Time to show my younger Millennials some love. I am talking to you my college freshman and sophomores. If you’re like most of my high achieving clients, you made it through high school unscathed. You graduated with good grades (or honors), and did everything “right”: student council, volunteering outside of school or joining every club conceivable so you look more desirable to college admissions. Luckily, you earned a scholarship to pay for some parts of your education, but not all. Then, a student loan company came a knockin’ at the door and you answered enthusiastically, thinking, “I’ll have plenty of time to pay this off! Sign me up!”
What you didn’t realize was the loan comes due typically six months after you graduate, not a couple years like you convinced yourself it would. You probably should have read that award letter a little bit more carefully. Nevertheless, here you are, trying to land your dream job (with a few good prospects, but nothing concrete), and pay off your student loan debt that you now regret ever taking out. The Bank of Mom and Dad is closed for business indefinitely because, per them, they’ve done their part by letting you stay at home free of charge. So, where’s your solace? Reprieve?
There are a lot of tips floating around the internet promising to help you navigate paying off your student loan debt fast, but sometimes, those tips sometimes leave you with more questions than you had before you started.
Here are the student loan questions!
Should I consolidate or refinance?
I think it was my man Shakespeare who said it best, “to consolidate or refinance, that is the question.” Okay, maybe he didn’t say it quite like that. But its a very important question to ask yourself. The answer is: it depends on your loan terms whether one would work better than the other. Consolidation allows you to combine your federal loans into a single loan. Refinancing your loans, on the other hand, could help you get better loan terms with another lender.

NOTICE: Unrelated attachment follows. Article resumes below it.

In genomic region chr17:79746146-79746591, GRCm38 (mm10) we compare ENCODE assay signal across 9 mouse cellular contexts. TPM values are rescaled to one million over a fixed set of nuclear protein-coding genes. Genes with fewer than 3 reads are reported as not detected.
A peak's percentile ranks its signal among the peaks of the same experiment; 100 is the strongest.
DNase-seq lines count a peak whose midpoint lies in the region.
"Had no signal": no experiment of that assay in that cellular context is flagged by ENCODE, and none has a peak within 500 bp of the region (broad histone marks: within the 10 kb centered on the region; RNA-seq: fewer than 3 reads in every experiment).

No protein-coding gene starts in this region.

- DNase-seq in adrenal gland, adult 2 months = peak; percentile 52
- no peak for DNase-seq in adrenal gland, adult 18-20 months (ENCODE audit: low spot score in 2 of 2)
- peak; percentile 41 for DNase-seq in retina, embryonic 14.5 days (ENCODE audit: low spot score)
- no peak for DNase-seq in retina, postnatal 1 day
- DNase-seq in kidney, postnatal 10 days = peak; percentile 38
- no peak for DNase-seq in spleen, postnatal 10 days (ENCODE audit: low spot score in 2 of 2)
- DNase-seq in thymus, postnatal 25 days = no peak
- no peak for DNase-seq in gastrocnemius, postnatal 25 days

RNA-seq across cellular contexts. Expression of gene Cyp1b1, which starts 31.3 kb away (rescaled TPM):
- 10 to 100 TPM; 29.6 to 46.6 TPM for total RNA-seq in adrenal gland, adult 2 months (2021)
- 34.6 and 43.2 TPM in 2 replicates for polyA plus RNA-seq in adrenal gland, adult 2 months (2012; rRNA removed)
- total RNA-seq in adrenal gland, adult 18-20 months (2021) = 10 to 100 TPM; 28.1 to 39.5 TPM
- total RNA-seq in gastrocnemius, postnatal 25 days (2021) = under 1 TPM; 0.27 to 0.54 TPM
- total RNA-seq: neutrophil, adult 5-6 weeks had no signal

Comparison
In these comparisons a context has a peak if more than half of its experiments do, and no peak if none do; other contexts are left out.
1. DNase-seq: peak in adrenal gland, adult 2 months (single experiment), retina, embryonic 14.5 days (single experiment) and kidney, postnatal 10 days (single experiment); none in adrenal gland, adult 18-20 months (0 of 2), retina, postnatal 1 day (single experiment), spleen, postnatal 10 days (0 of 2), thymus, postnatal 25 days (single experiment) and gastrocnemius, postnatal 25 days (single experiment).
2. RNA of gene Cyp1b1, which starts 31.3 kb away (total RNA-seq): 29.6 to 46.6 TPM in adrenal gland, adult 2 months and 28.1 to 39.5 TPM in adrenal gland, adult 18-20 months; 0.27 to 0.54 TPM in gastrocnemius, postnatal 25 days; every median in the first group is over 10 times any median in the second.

Should I switch my repayment program?
Struggling to pay bills isn’t fun, but it’s the reality for many Millennials. However, struggling to pay bills on top of student loan debt is just downright cruel and something that can rob us from achieving the great things in life. For many new graduates, an income-based driven repayment plan may be a good option because you might not have a job working in your field right out of college.
With this option, according to USA Today College, “it caps payments at a percentage of your income and extends your loan term to 20 or 25 years. If you have any balance left over after that, it’s forgiven. The caveats are: you have to reapply annually and any debt forgiven will be taxed as income. Moreover, this option should be used as a crutch and not a permanent solution to dealing with your student loans.
Do I have to take the full loan I’m awarded?
Hey, I’m not one to tell you to pass up money…if the money is a grant or being given as a gift. However, student loans are a whole other story. For those ready to enter college, if your school expenses exceed what you’re able to pay, it may be beneficial for you to take the full loan amount awarded to you. USA Today College says, “When you get your financial aid award letter, carefully consider the terms of your loan offers and reject any that you don’t need. Unsubsidized loans should be the first to go; they accrue interest while you’re in school, so the cost of borrowing those is higher than it is for subsidized loans.”
With student loan debt, there’s always risk. You may have mapped out paying back any loans you acquire, but life can throw you some curve-balls, completely derailing the plans you made. Funny how that works. Keep in mind, minimizing the amount of debt you leave school with will help you in the long run, so consider all your options before taking the plunge and regretting it in the long run.